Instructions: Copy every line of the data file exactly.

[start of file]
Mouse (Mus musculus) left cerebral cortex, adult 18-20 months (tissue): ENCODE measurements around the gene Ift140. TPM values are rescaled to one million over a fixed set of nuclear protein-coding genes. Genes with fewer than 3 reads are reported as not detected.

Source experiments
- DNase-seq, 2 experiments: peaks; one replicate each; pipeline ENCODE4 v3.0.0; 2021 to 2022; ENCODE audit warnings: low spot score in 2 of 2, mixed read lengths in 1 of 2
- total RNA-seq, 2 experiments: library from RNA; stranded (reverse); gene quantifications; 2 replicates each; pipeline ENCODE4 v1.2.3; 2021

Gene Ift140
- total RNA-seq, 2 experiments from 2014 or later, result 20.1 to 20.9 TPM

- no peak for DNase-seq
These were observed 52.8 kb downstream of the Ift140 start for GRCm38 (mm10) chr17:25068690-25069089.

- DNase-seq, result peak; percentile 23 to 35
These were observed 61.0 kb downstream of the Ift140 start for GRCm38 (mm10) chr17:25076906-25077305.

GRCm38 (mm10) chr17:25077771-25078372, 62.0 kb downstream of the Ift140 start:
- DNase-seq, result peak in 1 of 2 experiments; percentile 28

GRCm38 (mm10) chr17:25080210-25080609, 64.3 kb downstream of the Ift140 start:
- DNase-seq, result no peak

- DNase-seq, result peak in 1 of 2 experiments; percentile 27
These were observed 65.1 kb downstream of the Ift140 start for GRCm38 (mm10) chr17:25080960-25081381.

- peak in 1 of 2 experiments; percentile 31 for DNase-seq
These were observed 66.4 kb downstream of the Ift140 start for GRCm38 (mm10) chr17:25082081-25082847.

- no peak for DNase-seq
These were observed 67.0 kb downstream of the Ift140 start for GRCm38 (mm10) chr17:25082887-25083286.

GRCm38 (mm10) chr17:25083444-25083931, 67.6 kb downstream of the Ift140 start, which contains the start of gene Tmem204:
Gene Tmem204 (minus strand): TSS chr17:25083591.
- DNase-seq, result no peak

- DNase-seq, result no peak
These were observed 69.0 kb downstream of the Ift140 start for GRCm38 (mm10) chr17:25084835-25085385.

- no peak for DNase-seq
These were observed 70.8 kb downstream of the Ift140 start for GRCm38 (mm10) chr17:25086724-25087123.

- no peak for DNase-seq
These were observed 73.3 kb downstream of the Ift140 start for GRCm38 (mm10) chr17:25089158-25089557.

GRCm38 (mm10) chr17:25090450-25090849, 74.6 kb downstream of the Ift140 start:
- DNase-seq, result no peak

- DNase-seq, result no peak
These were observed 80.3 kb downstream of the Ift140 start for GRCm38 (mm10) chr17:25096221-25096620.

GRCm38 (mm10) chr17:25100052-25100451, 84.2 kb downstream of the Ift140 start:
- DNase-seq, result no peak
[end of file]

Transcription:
Mouse (Mus musculus) left cerebral cortex, adult 18-20 months (tissue): ENCODE measurements around the gene Ift140. TPM values are rescaled to one million over a fixed set of nuclear protein-coding genes. Genes with fewer than 3 reads are reported as not detected.

Source experiments
- DNase-seq, 2 experiments: peaks; one replicate each; pipeline ENCODE4 v3.0.0; 2021 to 2022; ENCODE audit warnings: low spot score in 2 of 2, mixed read lengths in 1 of 2
- total RNA-seq, 2 experiments: library from RNA; stranded (reverse); gene quantifications; 2 replicates each; pipeline ENCODE4 v1.2.3; 2021

Gene Ift140
- total RNA-seq, 2 experiments from 2014 or later, result 20.1 to 20.9 TPM

- no peak for DNase-seq
These were observed 52.8 kb downstream of the Ift140 start for GRCm38 (mm10) chr17:25068690-25069089.

- DNase-seq, result peak; percentile 23 to 35
These were observed 61.0 kb downstream of the Ift140 start for GRCm38 (mm10) chr17:25076906-25077305.

GRCm38 (mm10) chr17:25077771-25078372, 62.0 kb downstream of the Ift140 start:
- DNase-seq, result peak in 1 of 2 experiments; percentile 28

GRCm38 (mm10) chr17:25080210-25080609, 64.3 kb downstream of the Ift140 start:
- DNase-seq, result no peak

- DNase-seq, result peak in 1 of 2 experiments; percentile 27
These were observed 65.1 kb downstream of the Ift140 start for GRCm38 (mm10) chr17:25080960-25081381.

- peak in 1 of 2 experiments; percentile 31 for DNase-seq
These were observed 66.4 kb downstream of the Ift140 start for GRCm38 (mm10) chr17:25082081-25082847.

- no peak for DNase-seq
These were observed 67.0 kb downstream of the Ift140 start for GRCm38 (mm10) chr17:25082887-25083286.

GRCm38 (mm10) chr17:25083444-25083931, 67.6 kb downstream of the Ift140 start, which contains the start of gene Tmem204:
Gene Tmem204 (minus strand): TSS chr17:25083591.
- DNase-seq, result no peak

- DNase-seq, result no peak
These were observed 69.0 kb downstream of the Ift140 start for GRCm38 (mm10) chr17:25084835-25085385.

- no peak for DNase-seq
These were observed 70.8 kb downstream of the Ift140 start for GRCm38 (mm10) chr17:25086724-25087123.

- no peak for DNase-seq
These were observed 73.3 kb downstream of the Ift140 start for GRCm38 (mm10) chr17:25089158-25089557.

GRCm38 (mm10) chr17:25090450-25090849, 74.6 kb downstream of the Ift140 start:
- DNase-seq, result no peak

- DNase-seq, result no peak
These were observed 80.3 kb downstream of the Ift140 start for GRCm38 (mm10) chr17:25096221-25096620.

GRCm38 (mm10) chr17:25100052-25100451, 84.2 kb downstream of the Ift140 start:
- DNase-seq, result no peak